Monday, September 11, 2006

Watched this week, September 11 - 17, 2006

Tochuken Kumoemon (Mikio Naruse, 1936)

Tochuken Kumoemon may not be a major work (I think) but it was still of some interest. This film is based on a real Meiji era performer -- and tells of Tochuken's partnership with his wife (played by Chikako Hosokawa) who played shamisen for his songs/recitations), his affair with a geisha (Sachiko Chiba), the deterioration of his partnership and marriage and the angry death of his wife (in a hospital -- due to lung disease) followed by his rather sententious poeticizing over her remains. I rather suspect that Naruse did not really intend his audience to admire Tochuken a great deal (as a human, in any event). The actor (Ryunosuke Tsukigata) comes across much more like a low-grade samurai (or yakuza) than an "artiste".

Miyamoto Musashi / Musashi Miyamoto (Kenji Mizoguchi, 1944)

A young brother and sister seek out great sword master (and wood carver) Musahi Miyamoto for instruction in swordcraft. As it turns out, their father has been wrongfully killed due to the machinations of Kojiro Sasaki (a well-connected samurai -- with a band of flunkies). Miyamoto agrees to teach the two -- but before they make much progress, Sasaki's minions murder the brother. Shocked and angry, Miyamoto assures the sister he will punish Sasaki for his misdeeds. After securing approval from the authorities, he challenges Sasaki to a duel. Sasaki, not wanting to play fair, sends some of his crew to waylay Miyamoto -- a plan that fails (of course). Then Miyamaoto sets off to Ganryu Island alone (with only his boatman), as the sister awaits his return anxiously.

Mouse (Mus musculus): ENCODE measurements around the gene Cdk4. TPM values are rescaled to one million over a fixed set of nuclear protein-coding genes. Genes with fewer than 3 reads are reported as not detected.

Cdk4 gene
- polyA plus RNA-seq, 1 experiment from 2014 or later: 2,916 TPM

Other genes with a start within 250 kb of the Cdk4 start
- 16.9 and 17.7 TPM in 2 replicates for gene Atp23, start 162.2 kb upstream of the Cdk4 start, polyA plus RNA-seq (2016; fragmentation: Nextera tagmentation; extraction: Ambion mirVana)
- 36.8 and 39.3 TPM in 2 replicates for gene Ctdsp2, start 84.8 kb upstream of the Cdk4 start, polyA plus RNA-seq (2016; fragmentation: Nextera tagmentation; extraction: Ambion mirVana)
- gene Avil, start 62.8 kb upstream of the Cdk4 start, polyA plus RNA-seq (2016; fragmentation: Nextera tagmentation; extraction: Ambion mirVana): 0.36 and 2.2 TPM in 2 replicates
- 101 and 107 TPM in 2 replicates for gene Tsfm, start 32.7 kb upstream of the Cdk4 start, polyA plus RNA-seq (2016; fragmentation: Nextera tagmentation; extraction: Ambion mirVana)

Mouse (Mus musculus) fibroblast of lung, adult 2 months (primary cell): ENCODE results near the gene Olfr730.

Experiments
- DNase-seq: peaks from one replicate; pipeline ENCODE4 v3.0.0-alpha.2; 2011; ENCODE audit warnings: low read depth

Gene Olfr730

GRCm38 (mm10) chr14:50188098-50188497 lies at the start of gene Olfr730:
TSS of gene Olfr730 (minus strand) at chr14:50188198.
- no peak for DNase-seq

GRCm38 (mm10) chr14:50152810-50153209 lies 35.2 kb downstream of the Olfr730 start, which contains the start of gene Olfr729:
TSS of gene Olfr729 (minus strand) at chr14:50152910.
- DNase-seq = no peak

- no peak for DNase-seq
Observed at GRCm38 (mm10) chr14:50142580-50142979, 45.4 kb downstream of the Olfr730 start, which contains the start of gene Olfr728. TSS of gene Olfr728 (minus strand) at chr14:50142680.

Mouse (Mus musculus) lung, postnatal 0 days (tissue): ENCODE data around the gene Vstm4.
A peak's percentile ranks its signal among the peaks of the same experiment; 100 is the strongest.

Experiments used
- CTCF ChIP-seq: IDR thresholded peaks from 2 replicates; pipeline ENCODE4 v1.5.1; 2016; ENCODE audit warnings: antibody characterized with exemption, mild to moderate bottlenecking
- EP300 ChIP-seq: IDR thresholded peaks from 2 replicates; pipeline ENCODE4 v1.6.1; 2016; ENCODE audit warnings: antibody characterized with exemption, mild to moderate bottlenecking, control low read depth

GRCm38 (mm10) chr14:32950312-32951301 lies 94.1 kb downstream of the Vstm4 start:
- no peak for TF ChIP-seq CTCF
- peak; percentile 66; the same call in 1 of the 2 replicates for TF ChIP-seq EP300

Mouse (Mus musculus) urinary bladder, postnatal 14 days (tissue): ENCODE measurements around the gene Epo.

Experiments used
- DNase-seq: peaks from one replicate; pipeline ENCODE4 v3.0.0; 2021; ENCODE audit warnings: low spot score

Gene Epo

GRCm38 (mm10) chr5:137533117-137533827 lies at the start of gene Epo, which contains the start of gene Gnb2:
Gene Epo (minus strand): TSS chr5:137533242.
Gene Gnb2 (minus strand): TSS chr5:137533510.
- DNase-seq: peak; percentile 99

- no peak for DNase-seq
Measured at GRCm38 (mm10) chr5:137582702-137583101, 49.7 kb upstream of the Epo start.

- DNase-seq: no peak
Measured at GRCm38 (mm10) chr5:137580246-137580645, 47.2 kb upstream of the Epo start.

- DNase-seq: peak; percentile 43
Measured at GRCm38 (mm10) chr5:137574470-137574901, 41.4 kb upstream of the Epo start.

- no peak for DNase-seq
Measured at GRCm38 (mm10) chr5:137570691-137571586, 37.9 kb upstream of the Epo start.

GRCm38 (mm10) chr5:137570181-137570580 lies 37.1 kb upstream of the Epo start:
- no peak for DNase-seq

The brother here is not especially well played (foreshadowing the weak performance of the son in "Sansho"), there are a few dramatic infelicities, and Mizoguchi will win no awards for direction of action scenes. All the same, these niggles are relatively minor -- and this neglected Mizogudchi film turned out to be a real treat. The acting is otherwise excellent -- Kinuyo Tanaka (as the sister), Chojuro Kawarasaki (as Miyamoto) and Kanemon Nakamura (as Sasaki). And the cinematography is gorgeous (perhaps somewhat inspired by Naruse's recent "Song Lantern").

A link to lots of screen shots: http://movies.groups.yahoo.com/group/ozu/message/2796

Niluohe nuer / Daughter of the Nile (HOU Hsiao-hsien, 1987)

After a rocky introduction to Hou (trying to watch "Goodbye South, Goodbye" with inadequate preparation -- and when too tired), he has slowly but surely become one of my favorite contemporary directors. Unfortunately, his neglect in the English-speaking world has been pretty thoroughgoing -- making it hard to track down most of his work. Finally, however, at long last, I tracked down a copy of the last film I had not yet seen -- "Daughter of the Nile".